TAMPA, Fla. — We all know COVID-19 affects the lungs. That’s not exactly breaking news.
But with infections surging in Florida thanks to the delta variant, that’s why we’re seeing a big increase in demand for medical oxygen.
“We’re all praying we don’t run out,” explains Dr. Charlie Sand, the chair of Hillsborough County’s Emergency Medical Planning Council.
“When you get bad COVID in the lung, you need high-flow oxygen – or worse, a tube down your throat, intubated. So, those people have to be on oxygen.”
So we have higher demand for medical oxygen, but that's not the only issue. Florida Hospital Association’s president and CEO tells us there aren’t enough drivers to transport all that oxygen.
“Our understanding with oxygen companies is the lack of access to drivers. And these are not just any drivers. This is medical oxygen. These drivers have to be HAZMAT certified commercial drivers. It is a dangerous supply that they are transporting,” Mary Mayhew explained to Jenna Bourne.
According to the Hillsborough County Hospital Status Dashboard, the AdventHealth Brandon freestanding emergency room had “no house oxygen” on Aug. 4.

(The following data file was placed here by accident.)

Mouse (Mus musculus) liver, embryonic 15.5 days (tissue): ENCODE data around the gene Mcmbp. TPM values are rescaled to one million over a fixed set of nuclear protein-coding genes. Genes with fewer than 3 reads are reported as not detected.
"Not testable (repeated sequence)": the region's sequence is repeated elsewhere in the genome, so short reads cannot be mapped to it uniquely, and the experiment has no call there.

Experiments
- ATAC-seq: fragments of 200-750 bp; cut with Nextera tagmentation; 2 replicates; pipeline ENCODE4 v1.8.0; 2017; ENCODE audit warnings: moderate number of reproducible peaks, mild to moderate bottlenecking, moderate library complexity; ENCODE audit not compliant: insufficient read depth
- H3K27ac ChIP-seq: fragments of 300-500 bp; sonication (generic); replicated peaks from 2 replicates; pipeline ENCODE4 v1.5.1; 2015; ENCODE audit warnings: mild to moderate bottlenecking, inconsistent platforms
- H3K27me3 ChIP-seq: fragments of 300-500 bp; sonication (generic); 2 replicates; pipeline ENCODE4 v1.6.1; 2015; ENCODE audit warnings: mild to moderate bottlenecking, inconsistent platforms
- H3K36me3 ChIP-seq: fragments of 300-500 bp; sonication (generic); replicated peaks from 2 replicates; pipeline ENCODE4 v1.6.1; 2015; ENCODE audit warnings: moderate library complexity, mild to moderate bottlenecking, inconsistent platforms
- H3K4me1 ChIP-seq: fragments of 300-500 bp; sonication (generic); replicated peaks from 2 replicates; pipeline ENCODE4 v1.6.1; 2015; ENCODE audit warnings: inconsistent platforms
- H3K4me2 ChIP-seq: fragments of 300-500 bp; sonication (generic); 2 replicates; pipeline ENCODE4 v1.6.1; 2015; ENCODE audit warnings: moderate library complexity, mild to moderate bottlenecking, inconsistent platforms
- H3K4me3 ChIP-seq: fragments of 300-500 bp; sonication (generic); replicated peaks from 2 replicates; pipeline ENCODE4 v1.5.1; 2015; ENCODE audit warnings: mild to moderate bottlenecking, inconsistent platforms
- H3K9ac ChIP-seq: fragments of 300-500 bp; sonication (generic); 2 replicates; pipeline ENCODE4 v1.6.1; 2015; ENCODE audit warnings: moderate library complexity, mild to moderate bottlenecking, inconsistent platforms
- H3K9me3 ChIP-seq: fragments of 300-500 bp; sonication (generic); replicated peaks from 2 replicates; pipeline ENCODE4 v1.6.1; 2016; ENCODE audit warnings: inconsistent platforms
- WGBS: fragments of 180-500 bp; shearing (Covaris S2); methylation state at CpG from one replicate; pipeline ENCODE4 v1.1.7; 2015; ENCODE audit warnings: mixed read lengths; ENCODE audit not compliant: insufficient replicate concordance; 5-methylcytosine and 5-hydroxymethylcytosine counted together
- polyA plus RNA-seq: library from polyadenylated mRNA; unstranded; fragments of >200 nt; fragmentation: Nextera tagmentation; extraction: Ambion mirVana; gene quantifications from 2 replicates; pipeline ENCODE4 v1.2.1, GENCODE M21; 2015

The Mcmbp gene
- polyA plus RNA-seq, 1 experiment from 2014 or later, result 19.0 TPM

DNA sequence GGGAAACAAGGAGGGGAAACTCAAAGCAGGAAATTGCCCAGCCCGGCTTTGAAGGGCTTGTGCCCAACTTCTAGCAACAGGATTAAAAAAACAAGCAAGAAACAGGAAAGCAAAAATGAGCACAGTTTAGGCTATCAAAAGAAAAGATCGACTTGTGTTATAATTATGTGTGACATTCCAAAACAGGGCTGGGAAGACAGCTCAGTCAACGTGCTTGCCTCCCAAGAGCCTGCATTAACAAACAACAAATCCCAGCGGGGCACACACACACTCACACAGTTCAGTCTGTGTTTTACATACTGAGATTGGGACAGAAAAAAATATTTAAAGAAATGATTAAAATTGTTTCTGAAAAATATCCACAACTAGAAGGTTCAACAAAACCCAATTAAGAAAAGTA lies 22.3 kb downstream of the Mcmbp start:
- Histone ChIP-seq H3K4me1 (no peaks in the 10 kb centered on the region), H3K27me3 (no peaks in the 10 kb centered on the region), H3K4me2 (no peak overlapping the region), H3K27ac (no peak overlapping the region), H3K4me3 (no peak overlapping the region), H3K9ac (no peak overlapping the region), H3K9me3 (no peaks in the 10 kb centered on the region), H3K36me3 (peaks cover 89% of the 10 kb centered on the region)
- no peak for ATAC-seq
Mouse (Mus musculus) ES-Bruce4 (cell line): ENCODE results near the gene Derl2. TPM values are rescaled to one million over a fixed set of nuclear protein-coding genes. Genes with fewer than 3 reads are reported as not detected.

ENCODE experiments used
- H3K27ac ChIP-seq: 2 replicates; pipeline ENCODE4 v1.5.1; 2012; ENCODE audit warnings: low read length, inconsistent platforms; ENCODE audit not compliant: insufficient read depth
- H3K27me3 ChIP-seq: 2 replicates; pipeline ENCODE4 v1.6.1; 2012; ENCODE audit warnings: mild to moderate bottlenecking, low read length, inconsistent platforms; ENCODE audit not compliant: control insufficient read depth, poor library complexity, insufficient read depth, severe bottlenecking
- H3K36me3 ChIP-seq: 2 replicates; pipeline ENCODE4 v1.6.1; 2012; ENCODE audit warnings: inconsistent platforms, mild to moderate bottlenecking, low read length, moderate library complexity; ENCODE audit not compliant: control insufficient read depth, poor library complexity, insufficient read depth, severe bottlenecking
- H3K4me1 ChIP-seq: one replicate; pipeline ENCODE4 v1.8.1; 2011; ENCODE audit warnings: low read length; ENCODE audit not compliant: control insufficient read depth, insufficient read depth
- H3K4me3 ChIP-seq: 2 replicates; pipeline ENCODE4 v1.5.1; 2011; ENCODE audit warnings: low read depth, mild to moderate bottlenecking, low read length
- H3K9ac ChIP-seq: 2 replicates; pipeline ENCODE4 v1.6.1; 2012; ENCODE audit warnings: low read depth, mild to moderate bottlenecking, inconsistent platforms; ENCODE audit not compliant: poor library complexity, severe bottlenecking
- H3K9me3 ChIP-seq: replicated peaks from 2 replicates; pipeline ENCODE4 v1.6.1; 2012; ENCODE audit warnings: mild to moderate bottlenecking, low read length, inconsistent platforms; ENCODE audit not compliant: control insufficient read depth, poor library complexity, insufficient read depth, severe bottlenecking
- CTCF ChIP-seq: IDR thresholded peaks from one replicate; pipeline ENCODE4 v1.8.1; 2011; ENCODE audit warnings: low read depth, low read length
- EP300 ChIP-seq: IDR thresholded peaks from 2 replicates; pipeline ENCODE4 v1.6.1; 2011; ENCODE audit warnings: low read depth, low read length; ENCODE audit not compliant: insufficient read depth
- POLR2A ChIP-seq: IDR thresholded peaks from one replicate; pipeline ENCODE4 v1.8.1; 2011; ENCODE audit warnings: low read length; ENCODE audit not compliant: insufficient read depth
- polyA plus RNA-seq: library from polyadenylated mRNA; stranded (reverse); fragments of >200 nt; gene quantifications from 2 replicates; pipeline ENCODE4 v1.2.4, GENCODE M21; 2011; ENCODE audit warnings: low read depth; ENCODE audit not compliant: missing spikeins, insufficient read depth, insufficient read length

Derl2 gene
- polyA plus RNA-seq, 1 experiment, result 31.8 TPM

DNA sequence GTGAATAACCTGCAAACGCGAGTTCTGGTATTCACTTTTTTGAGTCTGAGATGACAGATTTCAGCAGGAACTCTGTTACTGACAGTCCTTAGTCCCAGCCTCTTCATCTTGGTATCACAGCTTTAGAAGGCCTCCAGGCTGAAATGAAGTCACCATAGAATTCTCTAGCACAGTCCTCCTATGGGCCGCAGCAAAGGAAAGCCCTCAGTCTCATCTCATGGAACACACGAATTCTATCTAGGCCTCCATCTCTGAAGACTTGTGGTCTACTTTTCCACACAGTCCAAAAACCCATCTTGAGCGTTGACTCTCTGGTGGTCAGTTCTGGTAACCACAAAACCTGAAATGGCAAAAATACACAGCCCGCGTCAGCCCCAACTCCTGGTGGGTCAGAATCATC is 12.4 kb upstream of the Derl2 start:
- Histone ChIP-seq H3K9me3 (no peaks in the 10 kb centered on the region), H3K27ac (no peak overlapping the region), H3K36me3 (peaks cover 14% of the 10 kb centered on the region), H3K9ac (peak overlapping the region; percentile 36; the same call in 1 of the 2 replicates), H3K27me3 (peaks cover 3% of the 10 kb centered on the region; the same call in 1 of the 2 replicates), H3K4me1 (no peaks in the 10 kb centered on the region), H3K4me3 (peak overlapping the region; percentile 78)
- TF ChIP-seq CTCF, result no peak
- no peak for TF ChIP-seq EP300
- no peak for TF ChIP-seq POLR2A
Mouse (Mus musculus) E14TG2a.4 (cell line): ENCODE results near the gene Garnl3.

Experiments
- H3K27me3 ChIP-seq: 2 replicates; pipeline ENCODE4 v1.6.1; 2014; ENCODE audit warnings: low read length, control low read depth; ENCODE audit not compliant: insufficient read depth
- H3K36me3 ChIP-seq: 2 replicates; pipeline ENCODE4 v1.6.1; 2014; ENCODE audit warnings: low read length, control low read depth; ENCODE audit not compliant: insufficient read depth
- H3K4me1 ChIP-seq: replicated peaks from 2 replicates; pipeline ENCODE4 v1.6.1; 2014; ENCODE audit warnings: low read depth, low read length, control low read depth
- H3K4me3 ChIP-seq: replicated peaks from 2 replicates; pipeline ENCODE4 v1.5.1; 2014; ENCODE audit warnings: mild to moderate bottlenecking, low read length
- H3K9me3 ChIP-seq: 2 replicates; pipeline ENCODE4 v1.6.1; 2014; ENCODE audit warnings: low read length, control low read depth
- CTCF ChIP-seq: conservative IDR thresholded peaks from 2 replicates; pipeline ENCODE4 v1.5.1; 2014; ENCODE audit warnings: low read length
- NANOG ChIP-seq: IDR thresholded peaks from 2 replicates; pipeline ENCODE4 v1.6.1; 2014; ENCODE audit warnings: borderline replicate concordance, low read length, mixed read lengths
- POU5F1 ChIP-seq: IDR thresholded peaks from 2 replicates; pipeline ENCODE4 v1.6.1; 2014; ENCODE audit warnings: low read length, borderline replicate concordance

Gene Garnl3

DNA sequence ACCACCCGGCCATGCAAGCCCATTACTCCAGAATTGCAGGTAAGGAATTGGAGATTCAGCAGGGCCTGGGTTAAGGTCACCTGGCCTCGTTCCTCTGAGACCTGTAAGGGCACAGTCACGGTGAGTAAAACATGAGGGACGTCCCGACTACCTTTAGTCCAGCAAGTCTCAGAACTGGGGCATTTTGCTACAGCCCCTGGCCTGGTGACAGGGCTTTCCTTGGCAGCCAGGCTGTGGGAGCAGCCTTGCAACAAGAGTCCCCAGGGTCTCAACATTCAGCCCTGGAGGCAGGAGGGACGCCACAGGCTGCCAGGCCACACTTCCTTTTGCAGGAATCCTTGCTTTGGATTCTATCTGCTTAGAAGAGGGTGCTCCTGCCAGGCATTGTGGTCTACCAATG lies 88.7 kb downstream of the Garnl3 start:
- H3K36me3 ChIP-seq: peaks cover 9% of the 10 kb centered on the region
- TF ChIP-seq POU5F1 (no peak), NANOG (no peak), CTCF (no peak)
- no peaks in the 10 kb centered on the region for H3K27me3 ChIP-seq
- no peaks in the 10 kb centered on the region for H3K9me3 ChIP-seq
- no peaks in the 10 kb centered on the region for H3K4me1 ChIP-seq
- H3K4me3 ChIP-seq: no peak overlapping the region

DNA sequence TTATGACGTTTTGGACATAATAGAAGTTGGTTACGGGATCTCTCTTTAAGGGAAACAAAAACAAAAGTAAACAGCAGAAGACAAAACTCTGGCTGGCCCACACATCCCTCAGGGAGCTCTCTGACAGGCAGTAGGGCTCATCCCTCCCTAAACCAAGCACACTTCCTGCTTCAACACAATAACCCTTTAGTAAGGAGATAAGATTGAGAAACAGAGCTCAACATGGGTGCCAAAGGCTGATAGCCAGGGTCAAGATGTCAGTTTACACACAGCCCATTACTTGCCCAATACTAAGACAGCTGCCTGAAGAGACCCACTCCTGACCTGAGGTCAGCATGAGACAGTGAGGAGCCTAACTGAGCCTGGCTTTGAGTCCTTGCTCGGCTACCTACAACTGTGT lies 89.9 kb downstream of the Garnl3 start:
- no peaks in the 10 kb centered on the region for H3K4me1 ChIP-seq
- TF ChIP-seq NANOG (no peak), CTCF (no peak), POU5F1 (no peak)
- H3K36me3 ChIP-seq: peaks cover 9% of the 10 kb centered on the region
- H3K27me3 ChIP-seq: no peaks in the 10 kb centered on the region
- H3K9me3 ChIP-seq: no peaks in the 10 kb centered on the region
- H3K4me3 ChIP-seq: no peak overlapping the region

When we asked AdventHealth’s spokesperson about that, she said in an email, “The freestanding, offsite emergency department went on bypass to allow time for an additional oxygen supply to arrive. There was no disruption to patient care.”
Bypass is when an ER asks ambulances to take patients somewhere else.
“I have certainly spoken with at least 10 hospitals that have had some level of challenge, but there are many others that are certainly focused on this and are working to ensure that continuity of supply,” Mayhew said.
So what’s being done to prevent hospitals from running out of oxygen?
“We go into, just as we do any disaster, a mutual aid situation where areas that have plenty of oxygen will transport it here. So, let’s all pray that doesn’t happen. But if people don’t do their part, we’re going to get in that situation,” Sand said.
And the federal government is allowing flexibility in its regulations of commercial drivers who transport medical supplies for COVID-19.
“We certainly don’t want tired drivers behind the wheels of oxygen tanks. We understand the risk that is involved with that. But certainly, safely leveraging flexibilities to support timely delivery is everyone’s goal,” Mayhew explained.
The Compressed Gas Association says when it comes to supplying medical oxygen, they’re focusing on COVID-19 hotspots in the southeastern U.S., including Florida.
The CGA says its members are sourcing additional medical gas cylinders to store and transport medical oxygen and converting cylinders and containers to medical oxygen use.